Grandparents in the U.S. have built bonded relationships with their grandchildren and because of COVID and other factors they are being denied time with their grandchildren in record numbers, more than ever before. In Arizona many grandparents are left to take this up with the court before their grandchildren grow too old and lose that important bond, especially those who helped raise and were a part of their life. When a child’s parents divorce, grandparents often worry they’ll lose contact with their grandchildren. If you have a grandchild and you are not allowed to see then, you may consider seeking help through the county court by filing for grand parent visitation or in loco parentis custody.
Grandparents have an important role to play in the wellbeing of their grandchildren and we feel that the best way for them to fulfill this role is to have a positive relationship with their grandchildren. However, it is an unfortunate truth that in Arizona grandparents do not have a legal right to maintain a relationship with their grandchildren.
Arizona Revised Statutes, section 25-409, grandparents can petition for visitation with their grandchildren if it is in the best interest of the children and there are certain circumstances, including
- the parents have been divorced for at least three months or their divorce or legal separation is currently pending
- one of the legal parents is deceased or has been missing (and reported to law enforcement) for at least three months
- the child’s parents were never married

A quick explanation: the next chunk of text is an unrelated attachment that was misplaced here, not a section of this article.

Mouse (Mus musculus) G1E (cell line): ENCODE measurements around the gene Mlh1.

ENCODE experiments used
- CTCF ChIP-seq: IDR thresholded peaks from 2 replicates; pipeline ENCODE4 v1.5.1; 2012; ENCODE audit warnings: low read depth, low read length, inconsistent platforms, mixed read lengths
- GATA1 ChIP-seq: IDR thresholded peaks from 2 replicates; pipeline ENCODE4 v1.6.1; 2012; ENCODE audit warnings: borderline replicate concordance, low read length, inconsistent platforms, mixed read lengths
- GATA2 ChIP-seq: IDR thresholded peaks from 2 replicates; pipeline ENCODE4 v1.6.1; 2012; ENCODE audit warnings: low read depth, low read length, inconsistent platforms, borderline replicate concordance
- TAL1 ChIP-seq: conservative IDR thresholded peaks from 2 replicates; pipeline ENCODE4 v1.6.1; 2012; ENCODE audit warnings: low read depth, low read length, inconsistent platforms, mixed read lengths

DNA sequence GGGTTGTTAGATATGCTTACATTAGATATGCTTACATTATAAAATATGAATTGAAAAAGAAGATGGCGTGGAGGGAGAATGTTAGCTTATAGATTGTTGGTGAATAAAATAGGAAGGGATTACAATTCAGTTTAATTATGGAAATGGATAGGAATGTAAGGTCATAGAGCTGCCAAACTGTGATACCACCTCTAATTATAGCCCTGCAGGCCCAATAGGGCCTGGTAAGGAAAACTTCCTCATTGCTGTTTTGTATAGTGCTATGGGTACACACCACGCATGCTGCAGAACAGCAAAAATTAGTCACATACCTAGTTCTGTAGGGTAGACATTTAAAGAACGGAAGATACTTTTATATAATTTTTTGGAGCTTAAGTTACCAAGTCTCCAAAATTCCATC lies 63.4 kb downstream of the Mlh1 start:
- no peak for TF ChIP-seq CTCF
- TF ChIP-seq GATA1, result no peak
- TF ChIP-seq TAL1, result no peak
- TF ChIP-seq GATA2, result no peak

The court considers a range of factors in determining whether grandparent visitation is in the child’s best interests, such as
- the relationship between the child and grandparent(s)
- the motives of the party requesting visitation
- the motivation of the custodial parent, or legal guardian, denying visitation
- how much time is being requested and its impact on the child’s regular schedule
- the benefit to maintaining family relationships, even if one or both parents are deceased
Unless there is clear evidence of danger from abuse or neglect, the court normally allows grandparents to visit their grandchildren. But if one or both parents raise objections to a grandparent’s request for visitation rights, a court hearing will most likely be necessary so that a judge can make a decision based upon the testimony and other evidence presented. Your lawyer can help you to persuade the court that you have a meaningful and on-going relationship with your grandchildren, which significantly benefits their lives and continuing that relationship is in their best interest.
McMurdie Law and Mediation has provided exceptional family law representation and mediation since 1995 in Tempe and surrounding areas. Call 480-777-5500 to schedule a consultation today to discuss how we may assist you in obtaining your Grandparent rights in Arizona.